'Car exhibitions are going through the most dramatic period of change in a generation'
With the changing car market, the government's petrol & diesel ban plus the unprecedented Coronavirus, the car exhibition industry is going through a drastic change says Mike Rutherford
This year was always going to be revolutionary for the world’s multi-trillion dollar car and battery-manufacturing businesses. After selling disappointingly few electric vehicles from 2010 to 2019, mainstream auto makers are finally embarking on their first committed, deliverable decade of EV revolution from 2020. Hallelujah! Now, and not before time, there is greater product choice, and more realistic pricing, which is essential if EVs are to become accepted by the motoring masses.
But the first quarter of this year also saw revolt in the corridors of power, where truly revolting political leaders hinted (although this is not yet confirmed) that the only new cars and vans on sale from 2032 are likely to be electric or hydrogen vehicles.
And there’s a greater, wholly unexpected revolution in the air due to the Coronavirus pandemic. It has surely revolutionised the way we think about and handle cross-border travel for car people, non-car people, cars, and components (let’s have more local production, please), never mind public transport vehicles on land and sea, or in the skies.
As if all the above isn’t enough, there’s further radical change in the car exhibition industry, which (World Wars aside) is going through its most dramatic period of change for a century or more.
Close to home, the London Motor Show planned for May 2020 will instead “return in 2021”, its organisers have quietly told me. Meanwhile, The British Motor Show at the Farnborough Exhibition Centre will definitely go ahead from 20-23 August, its CEO Andy Entwistle assures me.
Further afield, the Bangkok, Zagreb, Beijing and Sao Paulo motor shows are now officially “postponed”, while the Moscow event is “to be confirmed” – which I suspect means it will not be. Meanwhile, the nervous folk behind the already-wobbly Detroit and Paris events, which are supposed to happen soon, seem suspiciously quiet.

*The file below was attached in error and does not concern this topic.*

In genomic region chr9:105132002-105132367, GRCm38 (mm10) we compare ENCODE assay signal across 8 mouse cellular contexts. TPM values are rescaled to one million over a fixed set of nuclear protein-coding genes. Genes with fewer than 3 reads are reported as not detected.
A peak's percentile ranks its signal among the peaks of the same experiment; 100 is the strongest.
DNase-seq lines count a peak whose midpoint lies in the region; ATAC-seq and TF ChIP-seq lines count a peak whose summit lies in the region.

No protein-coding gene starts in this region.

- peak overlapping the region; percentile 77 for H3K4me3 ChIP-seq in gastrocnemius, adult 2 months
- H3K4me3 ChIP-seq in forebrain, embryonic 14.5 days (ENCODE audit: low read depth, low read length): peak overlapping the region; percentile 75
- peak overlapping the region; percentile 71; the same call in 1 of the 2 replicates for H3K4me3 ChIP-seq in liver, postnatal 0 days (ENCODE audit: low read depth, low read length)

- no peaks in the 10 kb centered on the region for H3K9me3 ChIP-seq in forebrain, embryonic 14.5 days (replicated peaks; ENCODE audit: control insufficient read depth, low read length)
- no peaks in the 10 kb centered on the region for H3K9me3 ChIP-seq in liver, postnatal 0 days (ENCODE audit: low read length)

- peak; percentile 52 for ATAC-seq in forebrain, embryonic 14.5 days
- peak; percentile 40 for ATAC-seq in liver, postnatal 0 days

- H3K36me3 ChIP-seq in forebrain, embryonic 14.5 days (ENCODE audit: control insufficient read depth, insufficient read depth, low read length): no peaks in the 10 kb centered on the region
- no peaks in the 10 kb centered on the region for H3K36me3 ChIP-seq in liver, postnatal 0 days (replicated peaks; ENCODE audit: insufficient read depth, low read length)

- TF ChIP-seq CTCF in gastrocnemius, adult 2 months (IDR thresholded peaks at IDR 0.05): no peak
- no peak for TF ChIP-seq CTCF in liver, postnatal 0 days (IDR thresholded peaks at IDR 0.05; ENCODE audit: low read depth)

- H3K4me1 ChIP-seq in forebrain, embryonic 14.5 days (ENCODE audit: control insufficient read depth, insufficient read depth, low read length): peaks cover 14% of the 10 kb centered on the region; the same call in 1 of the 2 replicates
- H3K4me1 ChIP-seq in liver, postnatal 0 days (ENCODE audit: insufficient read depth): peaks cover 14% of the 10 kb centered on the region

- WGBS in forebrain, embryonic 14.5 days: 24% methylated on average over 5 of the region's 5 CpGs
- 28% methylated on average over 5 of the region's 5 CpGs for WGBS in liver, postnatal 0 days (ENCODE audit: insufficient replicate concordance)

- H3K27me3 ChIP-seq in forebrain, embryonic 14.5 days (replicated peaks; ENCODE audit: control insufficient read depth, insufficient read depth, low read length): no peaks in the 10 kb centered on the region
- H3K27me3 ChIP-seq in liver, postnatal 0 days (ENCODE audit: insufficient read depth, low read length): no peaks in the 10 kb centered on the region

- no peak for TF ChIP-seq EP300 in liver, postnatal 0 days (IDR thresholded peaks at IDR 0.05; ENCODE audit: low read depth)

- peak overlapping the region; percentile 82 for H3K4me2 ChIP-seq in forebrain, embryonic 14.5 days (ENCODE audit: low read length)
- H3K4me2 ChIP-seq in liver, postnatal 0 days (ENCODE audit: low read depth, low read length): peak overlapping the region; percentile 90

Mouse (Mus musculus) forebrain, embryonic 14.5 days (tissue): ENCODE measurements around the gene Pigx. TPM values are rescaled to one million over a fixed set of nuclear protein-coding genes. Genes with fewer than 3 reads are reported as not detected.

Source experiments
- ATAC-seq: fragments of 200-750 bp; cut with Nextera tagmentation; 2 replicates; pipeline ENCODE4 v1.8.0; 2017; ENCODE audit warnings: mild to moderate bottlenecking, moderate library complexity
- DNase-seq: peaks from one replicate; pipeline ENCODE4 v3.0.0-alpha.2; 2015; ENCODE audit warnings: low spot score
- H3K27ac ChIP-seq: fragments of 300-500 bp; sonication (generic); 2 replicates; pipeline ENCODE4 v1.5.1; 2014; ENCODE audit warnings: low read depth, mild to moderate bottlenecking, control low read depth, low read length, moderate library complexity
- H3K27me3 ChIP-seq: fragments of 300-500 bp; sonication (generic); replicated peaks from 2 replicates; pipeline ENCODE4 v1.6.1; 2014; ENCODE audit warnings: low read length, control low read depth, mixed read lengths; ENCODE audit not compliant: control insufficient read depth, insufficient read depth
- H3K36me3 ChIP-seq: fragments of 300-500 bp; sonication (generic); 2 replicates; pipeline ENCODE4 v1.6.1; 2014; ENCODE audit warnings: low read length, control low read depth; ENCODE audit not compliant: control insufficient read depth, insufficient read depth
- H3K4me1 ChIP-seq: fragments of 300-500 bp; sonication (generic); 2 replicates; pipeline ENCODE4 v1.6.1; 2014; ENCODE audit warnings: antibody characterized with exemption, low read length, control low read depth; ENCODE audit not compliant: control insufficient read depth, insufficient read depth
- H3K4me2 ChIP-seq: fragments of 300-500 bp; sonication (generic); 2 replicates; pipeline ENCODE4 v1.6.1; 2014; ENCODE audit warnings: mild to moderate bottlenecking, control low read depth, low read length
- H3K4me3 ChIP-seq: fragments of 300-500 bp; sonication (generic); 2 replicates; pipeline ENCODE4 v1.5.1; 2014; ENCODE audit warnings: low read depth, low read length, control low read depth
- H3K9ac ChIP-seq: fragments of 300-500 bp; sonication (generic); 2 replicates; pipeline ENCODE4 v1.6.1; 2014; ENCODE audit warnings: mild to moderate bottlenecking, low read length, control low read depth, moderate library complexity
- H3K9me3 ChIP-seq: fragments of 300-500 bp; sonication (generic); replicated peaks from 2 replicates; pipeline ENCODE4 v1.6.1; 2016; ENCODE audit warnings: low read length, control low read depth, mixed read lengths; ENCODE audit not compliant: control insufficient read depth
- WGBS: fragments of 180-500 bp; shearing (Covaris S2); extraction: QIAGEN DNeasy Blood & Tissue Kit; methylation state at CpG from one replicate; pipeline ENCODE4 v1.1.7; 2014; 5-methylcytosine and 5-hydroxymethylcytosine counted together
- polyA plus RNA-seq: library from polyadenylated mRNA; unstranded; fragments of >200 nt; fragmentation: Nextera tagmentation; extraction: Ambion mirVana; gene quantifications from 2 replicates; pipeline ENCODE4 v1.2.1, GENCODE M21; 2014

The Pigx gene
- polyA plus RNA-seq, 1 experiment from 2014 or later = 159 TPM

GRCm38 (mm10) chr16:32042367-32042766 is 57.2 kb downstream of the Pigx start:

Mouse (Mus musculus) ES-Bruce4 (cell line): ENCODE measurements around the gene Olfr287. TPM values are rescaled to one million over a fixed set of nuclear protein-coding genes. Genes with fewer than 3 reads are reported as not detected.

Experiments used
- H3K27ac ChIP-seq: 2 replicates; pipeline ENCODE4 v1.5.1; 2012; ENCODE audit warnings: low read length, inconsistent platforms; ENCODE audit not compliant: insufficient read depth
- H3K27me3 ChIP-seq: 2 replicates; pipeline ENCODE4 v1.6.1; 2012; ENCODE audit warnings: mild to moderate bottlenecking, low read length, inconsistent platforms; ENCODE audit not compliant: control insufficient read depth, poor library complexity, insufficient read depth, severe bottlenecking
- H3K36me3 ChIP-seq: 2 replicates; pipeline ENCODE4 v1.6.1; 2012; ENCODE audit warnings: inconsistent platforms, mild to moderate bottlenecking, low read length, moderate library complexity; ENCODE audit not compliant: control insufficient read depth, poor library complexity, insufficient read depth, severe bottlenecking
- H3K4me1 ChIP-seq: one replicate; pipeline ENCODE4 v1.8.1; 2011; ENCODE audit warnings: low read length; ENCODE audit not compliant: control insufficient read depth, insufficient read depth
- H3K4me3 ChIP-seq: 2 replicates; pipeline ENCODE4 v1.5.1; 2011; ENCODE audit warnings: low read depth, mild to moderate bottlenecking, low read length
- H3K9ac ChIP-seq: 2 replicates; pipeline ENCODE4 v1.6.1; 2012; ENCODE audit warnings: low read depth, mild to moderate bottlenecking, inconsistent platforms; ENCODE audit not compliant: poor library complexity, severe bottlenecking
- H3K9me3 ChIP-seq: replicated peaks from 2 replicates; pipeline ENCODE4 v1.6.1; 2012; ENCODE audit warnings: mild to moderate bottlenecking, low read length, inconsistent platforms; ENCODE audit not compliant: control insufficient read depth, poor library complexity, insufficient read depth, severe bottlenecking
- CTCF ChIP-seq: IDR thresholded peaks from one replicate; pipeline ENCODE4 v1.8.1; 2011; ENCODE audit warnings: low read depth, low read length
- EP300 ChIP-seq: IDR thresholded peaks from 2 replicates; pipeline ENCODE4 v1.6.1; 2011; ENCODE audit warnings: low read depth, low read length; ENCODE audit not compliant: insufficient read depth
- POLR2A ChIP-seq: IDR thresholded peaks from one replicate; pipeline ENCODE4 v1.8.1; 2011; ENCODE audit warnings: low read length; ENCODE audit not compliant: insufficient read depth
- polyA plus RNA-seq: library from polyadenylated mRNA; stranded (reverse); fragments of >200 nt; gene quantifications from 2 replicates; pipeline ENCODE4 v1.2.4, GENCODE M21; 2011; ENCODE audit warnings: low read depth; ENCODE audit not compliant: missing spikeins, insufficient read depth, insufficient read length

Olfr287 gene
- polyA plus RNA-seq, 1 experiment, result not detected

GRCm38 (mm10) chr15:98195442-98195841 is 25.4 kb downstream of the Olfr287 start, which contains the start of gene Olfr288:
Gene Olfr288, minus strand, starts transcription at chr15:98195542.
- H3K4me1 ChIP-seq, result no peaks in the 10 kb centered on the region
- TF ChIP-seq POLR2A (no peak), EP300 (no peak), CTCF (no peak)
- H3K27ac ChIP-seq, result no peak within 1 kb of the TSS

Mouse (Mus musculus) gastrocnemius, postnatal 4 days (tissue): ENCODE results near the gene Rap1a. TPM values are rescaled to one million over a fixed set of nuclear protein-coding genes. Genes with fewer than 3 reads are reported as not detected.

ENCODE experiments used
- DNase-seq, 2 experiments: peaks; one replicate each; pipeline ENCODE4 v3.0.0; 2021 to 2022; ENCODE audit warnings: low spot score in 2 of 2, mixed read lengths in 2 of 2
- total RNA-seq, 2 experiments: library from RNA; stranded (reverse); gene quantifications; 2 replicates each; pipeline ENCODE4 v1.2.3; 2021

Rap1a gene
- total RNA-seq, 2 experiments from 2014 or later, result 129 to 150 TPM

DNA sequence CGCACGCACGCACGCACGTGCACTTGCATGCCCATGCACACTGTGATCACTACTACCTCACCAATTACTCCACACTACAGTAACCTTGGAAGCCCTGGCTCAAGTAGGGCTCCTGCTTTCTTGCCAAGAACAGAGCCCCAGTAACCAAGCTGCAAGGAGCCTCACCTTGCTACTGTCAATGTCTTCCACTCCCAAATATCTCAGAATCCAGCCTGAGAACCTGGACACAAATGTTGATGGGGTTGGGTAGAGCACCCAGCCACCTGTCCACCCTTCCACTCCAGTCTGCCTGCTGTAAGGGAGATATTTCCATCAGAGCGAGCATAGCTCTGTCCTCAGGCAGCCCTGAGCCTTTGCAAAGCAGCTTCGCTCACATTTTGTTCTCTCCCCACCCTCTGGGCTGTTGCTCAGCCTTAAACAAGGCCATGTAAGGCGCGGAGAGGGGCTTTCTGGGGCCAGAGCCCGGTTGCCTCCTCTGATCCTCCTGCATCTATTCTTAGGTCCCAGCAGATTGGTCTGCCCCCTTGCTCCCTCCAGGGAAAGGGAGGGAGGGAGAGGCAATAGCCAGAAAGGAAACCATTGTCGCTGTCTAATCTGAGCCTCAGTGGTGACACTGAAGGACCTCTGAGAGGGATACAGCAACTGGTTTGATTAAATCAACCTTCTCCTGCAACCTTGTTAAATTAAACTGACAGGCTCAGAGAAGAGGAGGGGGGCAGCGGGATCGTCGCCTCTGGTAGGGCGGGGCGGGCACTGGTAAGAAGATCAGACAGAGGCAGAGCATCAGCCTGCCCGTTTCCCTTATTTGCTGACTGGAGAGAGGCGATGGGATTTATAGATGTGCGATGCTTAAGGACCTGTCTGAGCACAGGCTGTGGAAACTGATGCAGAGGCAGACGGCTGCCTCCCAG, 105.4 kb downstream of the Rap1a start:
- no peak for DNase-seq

Conversely, Mark Schienberg, bullish president of the New York Auto Show, has played a blinder by not following in the footsteps of Geneva, which was, at eye-watering expense, cancelled at the last minute. Instead, he tells me he’s “rescheduled” his exhibition, which was originally planned for April, and pushed it back to late August/early September – very considerately opening immediately after the British Motor Show closes. Now that’s my idea of a special relationship between the US and the UK.
Not that the New York Show’s understandable switch is ideal for super-busy Carlos Tavares. In recent days, Portugal’s favourite son has been declared The World Car Person of the Year, and will not now travel in April to NYC, where he was set to be officially crowned.
Instead, the Groupe PSA CEO will have to wait a little longer for his coveted gong. Like the rest of us, he’s having his international travel plans reviewed. But is this necessarily a bad thing? In the interests of reducing the spread of the virus, our carbon footprints, and spending less on costly travelling, shouldn’t more of us – Carlos included – be spending more of our valuable time working from home? It’s the future, I tell you.
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